Futuremark has released the first official trailer for 3DMark Time Spy. Built from the ground up using a pure DirectX 12 engine, it makes use of all the fancy techniques we’ve been hearing and reading about such as asynchronous compute (Async Shaders), explicit multi-adapter support (the future of SLI/CFX) and multi-threading.
Usually we don’t write about the release of a new benchmark, but this one matters not in isolation but in the context of how all computers and components are and will be tested in future here at NAG.
DirectX 12 has possibly been the most significant, but most ill-received update to the famed API. There’s no denying that Microsoft couldn’t have communicated this advancement in a more inefficient and haphazard way. Beyond the poor communication, the execution has been marred by all sorts of limitations not entirely the fault of the API, but in how Microsoft chose to tie its initial outing to Windows Store games. Capped frame rates, the absence of multi-GPU support, no exclusive full-screen mode and a host of other issues were inevitably linked to the API by end users.
Rise of the Tomb Raider’s DX12 implementation didn’t help either as performance was worsened while providing no visual benefit whatsoever from using the API. These are but a few of the issues that understandably left a bad taste for so many. As such, 3DMark Time Spy is perhaps an opportunity for us to finally see what the API is capable of when the chosen application is built around the spec from the ground up. As such it’s already looking like the most impressive showing of the API we’ve seen to date, judging by this short video:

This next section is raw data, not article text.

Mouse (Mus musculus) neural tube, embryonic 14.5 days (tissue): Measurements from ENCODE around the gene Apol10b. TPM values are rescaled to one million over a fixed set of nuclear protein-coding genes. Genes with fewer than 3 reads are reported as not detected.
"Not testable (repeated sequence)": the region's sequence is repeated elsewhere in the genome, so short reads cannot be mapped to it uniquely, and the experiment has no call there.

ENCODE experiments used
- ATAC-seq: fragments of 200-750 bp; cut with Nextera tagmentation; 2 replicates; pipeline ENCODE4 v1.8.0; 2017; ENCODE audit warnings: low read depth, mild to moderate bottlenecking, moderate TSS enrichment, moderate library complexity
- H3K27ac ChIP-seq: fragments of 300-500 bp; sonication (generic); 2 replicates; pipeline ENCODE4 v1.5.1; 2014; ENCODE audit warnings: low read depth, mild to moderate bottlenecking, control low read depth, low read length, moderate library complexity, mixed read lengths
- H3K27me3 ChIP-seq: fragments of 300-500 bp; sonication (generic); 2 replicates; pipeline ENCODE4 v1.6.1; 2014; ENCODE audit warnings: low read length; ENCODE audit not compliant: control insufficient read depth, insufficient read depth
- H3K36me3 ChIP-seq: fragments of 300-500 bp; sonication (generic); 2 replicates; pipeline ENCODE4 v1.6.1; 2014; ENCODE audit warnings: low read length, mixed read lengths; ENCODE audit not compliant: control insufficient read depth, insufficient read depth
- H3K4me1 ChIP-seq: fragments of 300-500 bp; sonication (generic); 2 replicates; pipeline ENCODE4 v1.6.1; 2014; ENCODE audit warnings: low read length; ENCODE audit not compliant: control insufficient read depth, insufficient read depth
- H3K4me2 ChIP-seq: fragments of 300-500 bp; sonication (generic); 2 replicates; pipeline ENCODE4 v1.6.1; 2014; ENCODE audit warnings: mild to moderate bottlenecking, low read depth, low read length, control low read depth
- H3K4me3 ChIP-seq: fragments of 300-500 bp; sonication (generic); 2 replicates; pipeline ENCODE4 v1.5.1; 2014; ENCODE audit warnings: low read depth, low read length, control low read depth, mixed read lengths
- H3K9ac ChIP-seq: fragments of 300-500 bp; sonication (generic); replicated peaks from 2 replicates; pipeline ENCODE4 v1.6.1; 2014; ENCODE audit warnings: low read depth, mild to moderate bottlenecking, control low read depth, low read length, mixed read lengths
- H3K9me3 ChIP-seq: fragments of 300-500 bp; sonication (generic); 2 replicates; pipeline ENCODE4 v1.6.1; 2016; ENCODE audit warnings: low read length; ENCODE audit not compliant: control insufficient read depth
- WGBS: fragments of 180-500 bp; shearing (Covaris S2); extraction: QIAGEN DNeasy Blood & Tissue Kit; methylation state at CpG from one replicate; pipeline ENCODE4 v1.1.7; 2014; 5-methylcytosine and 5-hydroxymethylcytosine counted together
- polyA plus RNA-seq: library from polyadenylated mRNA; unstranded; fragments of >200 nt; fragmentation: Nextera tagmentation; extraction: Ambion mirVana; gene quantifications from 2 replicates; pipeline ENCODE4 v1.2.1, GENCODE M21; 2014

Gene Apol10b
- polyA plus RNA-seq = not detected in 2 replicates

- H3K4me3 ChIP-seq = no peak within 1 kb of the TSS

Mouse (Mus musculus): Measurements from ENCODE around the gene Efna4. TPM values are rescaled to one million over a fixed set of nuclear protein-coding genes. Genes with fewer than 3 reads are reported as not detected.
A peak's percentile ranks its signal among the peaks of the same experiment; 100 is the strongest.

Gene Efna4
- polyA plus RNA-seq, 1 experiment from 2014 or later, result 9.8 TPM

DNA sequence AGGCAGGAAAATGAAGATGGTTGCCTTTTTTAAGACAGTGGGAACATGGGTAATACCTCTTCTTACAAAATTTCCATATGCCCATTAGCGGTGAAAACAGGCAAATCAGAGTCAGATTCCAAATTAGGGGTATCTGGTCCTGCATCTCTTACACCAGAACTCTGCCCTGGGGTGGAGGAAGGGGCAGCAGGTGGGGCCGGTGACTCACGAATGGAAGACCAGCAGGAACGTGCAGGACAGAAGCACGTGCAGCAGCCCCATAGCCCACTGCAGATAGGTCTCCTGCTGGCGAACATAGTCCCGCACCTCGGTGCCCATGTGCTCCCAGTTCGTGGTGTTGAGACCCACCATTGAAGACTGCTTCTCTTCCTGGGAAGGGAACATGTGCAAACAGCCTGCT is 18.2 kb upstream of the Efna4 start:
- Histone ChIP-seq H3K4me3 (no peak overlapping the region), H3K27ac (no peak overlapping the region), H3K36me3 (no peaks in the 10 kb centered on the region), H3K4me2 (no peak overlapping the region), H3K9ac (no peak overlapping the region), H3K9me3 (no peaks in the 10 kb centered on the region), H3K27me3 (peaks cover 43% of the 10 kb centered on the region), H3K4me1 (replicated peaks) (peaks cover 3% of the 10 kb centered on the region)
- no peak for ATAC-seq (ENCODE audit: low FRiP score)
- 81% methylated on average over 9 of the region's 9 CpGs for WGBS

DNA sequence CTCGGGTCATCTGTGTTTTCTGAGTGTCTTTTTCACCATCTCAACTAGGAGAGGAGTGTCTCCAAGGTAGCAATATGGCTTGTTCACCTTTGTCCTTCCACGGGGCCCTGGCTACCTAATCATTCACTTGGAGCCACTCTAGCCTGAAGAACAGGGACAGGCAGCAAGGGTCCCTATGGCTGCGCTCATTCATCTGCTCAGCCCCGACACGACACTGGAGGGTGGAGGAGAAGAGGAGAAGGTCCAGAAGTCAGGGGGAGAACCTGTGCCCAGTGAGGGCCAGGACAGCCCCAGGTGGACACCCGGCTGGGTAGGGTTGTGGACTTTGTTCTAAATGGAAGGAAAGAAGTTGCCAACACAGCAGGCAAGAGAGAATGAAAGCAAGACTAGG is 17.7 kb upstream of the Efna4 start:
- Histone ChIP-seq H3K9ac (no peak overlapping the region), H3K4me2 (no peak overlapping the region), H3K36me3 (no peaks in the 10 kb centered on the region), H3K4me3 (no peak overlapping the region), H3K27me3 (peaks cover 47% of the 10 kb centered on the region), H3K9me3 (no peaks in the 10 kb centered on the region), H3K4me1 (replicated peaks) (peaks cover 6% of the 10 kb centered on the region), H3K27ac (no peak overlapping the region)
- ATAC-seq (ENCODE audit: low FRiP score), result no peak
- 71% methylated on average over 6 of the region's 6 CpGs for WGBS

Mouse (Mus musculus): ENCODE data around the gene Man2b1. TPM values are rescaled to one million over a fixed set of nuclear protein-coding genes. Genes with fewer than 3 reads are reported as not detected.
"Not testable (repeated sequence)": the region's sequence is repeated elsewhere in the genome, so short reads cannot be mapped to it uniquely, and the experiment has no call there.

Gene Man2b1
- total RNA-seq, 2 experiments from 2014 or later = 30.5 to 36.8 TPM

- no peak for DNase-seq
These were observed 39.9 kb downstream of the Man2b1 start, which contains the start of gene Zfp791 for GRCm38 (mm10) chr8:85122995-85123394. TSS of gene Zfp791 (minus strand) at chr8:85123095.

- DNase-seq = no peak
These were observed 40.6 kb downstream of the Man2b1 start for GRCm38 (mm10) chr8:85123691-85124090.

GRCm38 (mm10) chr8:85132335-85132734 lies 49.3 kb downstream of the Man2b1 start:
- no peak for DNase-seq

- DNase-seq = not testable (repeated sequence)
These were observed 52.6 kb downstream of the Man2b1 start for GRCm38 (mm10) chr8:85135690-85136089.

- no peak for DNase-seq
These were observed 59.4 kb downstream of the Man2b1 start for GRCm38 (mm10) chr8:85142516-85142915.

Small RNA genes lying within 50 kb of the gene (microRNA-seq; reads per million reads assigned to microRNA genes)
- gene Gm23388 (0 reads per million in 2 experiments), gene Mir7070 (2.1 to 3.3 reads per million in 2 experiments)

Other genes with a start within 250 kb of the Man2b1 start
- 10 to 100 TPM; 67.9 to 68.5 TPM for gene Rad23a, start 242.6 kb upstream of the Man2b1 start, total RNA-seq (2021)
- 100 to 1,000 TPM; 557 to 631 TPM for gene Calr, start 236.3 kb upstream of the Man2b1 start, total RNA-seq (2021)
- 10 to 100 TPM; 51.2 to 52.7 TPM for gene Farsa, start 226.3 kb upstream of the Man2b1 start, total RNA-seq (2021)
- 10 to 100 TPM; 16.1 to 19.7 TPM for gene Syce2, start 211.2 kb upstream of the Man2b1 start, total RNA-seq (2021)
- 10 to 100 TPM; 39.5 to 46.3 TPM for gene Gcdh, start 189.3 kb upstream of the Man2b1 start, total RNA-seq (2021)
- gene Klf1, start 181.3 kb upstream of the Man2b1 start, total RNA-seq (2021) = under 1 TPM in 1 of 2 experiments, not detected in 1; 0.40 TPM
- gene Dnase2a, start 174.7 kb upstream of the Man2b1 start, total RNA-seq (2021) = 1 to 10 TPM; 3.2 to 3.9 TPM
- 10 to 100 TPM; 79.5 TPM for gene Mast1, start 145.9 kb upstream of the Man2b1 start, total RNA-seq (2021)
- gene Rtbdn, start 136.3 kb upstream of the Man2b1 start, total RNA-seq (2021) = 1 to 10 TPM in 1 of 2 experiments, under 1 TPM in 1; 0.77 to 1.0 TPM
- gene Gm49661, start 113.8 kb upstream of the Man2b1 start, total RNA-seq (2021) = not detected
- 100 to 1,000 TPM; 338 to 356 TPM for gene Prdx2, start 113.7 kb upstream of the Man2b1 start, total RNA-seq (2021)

It looks stunning, featuring impressive polygon counts and high tessellation factors not seen in any other application.
We now have the opportunity as well to move away from Ashes of the Singularity and all its controversy. We can finally know which vendor has the best asynchronous compute execution approach: will it be NVIDIA and their insanely fast 100us context switching Pascal architecture, or will it be AMD’s GCN approach of concurrent execution? This benchmark will be able to tell us in an unbiased manner. Not that it matters for games, but for the sake of objective comparisons this latest update is important.
As we now have a single platform across consoles and PCs (both consoles are DX12-class hardware, even though the PS4 makes use of a different API. Both GNM and GNMX are by and large similar to OpenGL 4.4+ / DX12), the only difference is performance scaling, not features. Parity with consoles in this context is essentially what will allow PC gamers to take full advantage of their often more powerful hardware.
Futuremark has not released an official date for the release, but it looks to be in the coming weeks and not months. Until then there’s that video, which should give you some idea of what to look forward to. As soon as it’s available we will be integrating it into our benchmarks from top to bottom.